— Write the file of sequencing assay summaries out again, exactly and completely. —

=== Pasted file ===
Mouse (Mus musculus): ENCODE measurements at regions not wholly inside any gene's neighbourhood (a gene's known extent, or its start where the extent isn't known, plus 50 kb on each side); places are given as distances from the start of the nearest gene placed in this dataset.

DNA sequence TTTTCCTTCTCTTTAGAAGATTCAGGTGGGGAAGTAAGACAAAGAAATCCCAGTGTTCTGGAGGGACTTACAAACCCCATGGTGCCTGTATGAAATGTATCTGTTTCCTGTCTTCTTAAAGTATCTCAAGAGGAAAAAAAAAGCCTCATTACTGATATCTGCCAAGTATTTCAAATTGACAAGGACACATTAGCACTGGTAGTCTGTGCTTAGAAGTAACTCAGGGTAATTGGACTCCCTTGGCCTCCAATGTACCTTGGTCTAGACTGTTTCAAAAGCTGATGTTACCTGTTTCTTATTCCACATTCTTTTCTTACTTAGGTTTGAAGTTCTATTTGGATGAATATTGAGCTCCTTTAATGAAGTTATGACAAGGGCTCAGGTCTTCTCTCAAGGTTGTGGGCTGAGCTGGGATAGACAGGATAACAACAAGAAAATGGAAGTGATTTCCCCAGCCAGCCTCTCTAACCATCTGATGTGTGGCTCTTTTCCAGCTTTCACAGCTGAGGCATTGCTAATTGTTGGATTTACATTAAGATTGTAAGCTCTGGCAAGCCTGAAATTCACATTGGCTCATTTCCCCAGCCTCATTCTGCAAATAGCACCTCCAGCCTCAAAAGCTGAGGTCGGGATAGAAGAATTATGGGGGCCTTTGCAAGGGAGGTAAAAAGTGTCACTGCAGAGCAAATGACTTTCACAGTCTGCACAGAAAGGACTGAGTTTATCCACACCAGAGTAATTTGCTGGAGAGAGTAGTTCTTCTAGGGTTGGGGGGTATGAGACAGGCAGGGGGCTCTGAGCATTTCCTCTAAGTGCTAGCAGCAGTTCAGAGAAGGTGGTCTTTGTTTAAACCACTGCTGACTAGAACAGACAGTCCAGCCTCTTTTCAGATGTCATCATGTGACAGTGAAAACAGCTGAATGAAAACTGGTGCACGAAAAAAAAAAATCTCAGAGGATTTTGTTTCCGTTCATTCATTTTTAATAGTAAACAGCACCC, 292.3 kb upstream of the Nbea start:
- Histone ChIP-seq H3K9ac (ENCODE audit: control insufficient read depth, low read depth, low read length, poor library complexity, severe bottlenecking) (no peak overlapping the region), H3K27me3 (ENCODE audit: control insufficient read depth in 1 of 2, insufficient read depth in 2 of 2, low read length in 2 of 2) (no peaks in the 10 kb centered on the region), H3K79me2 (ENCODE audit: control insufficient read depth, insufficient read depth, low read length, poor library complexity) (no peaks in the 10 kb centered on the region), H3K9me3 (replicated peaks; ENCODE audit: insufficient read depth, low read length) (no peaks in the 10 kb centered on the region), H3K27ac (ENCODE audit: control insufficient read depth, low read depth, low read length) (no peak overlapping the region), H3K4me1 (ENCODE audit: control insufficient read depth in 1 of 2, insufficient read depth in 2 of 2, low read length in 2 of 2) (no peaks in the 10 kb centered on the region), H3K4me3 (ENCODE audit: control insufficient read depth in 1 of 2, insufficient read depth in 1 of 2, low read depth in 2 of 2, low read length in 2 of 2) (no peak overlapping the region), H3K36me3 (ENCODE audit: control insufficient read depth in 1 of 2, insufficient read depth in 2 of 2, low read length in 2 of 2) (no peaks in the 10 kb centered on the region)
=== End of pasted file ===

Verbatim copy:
Mouse (Mus musculus): ENCODE measurements at regions not wholly inside any gene's neighbourhood (a gene's known extent, or its start where the extent isn't known, plus 50 kb on each side); places are given as distances from the start of the nearest gene placed in this dataset.

DNA sequence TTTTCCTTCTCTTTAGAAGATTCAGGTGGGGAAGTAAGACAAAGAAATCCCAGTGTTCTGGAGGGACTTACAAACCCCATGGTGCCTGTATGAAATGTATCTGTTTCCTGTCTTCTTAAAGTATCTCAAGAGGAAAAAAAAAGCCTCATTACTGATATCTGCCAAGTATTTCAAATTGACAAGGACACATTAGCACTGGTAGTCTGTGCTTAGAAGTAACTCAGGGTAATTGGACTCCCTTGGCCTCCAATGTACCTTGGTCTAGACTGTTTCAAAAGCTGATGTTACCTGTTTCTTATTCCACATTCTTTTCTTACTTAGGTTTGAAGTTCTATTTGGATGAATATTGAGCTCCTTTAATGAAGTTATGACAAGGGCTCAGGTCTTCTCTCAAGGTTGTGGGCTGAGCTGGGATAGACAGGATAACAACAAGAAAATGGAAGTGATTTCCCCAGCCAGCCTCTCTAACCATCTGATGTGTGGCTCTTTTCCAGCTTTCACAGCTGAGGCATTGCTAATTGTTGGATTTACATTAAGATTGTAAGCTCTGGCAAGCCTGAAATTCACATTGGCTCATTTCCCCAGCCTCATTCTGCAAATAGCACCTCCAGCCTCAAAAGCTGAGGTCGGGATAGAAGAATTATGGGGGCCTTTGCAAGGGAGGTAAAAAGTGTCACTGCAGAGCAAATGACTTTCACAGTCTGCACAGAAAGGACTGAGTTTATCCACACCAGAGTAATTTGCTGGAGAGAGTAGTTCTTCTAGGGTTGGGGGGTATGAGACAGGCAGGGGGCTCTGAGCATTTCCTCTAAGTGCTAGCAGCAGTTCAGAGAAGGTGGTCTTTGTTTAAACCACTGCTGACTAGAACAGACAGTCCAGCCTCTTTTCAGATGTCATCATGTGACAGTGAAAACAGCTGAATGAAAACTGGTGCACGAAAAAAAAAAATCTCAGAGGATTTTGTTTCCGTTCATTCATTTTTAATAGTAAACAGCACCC, 292.3 kb upstream of the Nbea start:
- Histone ChIP-seq H3K9ac (ENCODE audit: control insufficient read depth, low read depth, low read length, poor library complexity, severe bottlenecking) (no peak overlapping the region), H3K27me3 (ENCODE audit: control insufficient read depth in 1 of 2, insufficient read depth in 2 of 2, low read length in 2 of 2) (no peaks in the 10 kb centered on the region), H3K79me2 (ENCODE audit: control insufficient read depth, insufficient read depth, low read length, poor library complexity) (no peaks in the 10 kb centered on the region), H3K9me3 (replicated peaks; ENCODE audit: insufficient read depth, low read length) (no peaks in the 10 kb centered on the region), H3K27ac (ENCODE audit: control insufficient read depth, low read depth, low read length) (no peak overlapping the region), H3K4me1 (ENCODE audit: control insufficient read depth in 1 of 2, insufficient read depth in 2 of 2, low read length in 2 of 2) (no peaks in the 10 kb centered on the region), H3K4me3 (ENCODE audit: control insufficient read depth in 1 of 2, insufficient read depth in 1 of 2, low read depth in 2 of 2, low read length in 2 of 2) (no peak overlapping the region), H3K36me3 (ENCODE audit: control insufficient read depth in 1 of 2, insufficient read depth in 2 of 2, low read length in 2 of 2) (no peaks in the 10 kb centered on the region)